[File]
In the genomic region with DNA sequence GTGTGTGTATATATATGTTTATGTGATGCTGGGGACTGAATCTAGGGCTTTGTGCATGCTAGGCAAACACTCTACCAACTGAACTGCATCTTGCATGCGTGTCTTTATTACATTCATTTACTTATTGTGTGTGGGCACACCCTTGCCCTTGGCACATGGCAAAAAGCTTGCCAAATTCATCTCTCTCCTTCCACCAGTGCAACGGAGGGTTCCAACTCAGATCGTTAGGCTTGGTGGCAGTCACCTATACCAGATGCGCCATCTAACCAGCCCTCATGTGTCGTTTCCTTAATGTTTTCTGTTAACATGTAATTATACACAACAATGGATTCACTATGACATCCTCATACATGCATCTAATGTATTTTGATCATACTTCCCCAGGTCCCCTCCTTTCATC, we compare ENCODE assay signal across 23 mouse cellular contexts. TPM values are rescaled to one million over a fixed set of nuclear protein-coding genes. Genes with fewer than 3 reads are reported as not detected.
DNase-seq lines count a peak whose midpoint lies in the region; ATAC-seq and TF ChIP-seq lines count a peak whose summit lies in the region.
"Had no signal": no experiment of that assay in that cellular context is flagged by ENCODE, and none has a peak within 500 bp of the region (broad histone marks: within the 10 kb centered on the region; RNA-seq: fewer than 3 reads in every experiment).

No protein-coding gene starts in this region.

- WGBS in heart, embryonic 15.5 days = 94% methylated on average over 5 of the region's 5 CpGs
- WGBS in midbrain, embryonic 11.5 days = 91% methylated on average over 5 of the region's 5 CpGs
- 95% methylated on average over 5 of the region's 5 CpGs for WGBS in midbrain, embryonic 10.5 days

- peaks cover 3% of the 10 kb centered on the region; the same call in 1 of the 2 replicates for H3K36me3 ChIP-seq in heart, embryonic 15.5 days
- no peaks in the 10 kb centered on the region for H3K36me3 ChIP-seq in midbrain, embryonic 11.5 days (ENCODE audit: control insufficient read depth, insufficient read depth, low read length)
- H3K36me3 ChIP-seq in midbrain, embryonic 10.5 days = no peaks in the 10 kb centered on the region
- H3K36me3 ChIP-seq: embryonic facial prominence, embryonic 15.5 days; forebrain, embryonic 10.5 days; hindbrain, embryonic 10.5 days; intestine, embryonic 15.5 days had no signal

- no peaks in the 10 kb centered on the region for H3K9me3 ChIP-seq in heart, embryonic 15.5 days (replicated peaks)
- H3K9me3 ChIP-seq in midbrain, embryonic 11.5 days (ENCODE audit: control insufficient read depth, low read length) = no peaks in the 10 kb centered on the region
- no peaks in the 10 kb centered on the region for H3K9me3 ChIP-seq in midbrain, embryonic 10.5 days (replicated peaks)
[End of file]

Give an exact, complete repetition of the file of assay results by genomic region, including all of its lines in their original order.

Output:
In the genomic region with DNA sequence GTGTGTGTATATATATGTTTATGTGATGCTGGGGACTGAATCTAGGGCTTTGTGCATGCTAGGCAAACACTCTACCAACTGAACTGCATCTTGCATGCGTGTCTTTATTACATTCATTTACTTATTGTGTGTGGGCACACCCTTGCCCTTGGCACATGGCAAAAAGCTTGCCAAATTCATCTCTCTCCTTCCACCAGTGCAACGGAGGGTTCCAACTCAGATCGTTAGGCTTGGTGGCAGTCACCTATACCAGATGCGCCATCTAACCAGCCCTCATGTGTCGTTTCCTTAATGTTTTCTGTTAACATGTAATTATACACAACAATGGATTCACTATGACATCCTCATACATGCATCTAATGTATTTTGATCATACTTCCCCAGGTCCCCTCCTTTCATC, we compare ENCODE assay signal across 23 mouse cellular contexts. TPM values are rescaled to one million over a fixed set of nuclear protein-coding genes. Genes with fewer than 3 reads are reported as not detected.
DNase-seq lines count a peak whose midpoint lies in the region; ATAC-seq and TF ChIP-seq lines count a peak whose summit lies in the region.
"Had no signal": no experiment of that assay in that cellular context is flagged by ENCODE, and none has a peak within 500 bp of the region (broad histone marks: within the 10 kb centered on the region; RNA-seq: fewer than 3 reads in every experiment).

No protein-coding gene starts in this region.

- WGBS in heart, embryonic 15.5 days = 94% methylated on average over 5 of the region's 5 CpGs
- WGBS in midbrain, embryonic 11.5 days = 91% methylated on average over 5 of the region's 5 CpGs
- 95% methylated on average over 5 of the region's 5 CpGs for WGBS in midbrain, embryonic 10.5 days

- peaks cover 3% of the 10 kb centered on the region; the same call in 1 of the 2 replicates for H3K36me3 ChIP-seq in heart, embryonic 15.5 days
- no peaks in the 10 kb centered on the region for H3K36me3 ChIP-seq in midbrain, embryonic 11.5 days (ENCODE audit: control insufficient read depth, insufficient read depth, low read length)
- H3K36me3 ChIP-seq in midbrain, embryonic 10.5 days = no peaks in the 10 kb centered on the region
- H3K36me3 ChIP-seq: embryonic facial prominence, embryonic 15.5 days; forebrain, embryonic 10.5 days; hindbrain, embryonic 10.5 days; intestine, embryonic 15.5 days had no signal

- no peaks in the 10 kb centered on the region for H3K9me3 ChIP-seq in heart, embryonic 15.5 days (replicated peaks)
- H3K9me3 ChIP-seq in midbrain, embryonic 11.5 days (ENCODE audit: control insufficient read depth, low read length) = no peaks in the 10 kb centered on the region
- no peaks in the 10 kb centered on the region for H3K9me3 ChIP-seq in midbrain, embryonic 10.5 days (replicated peaks)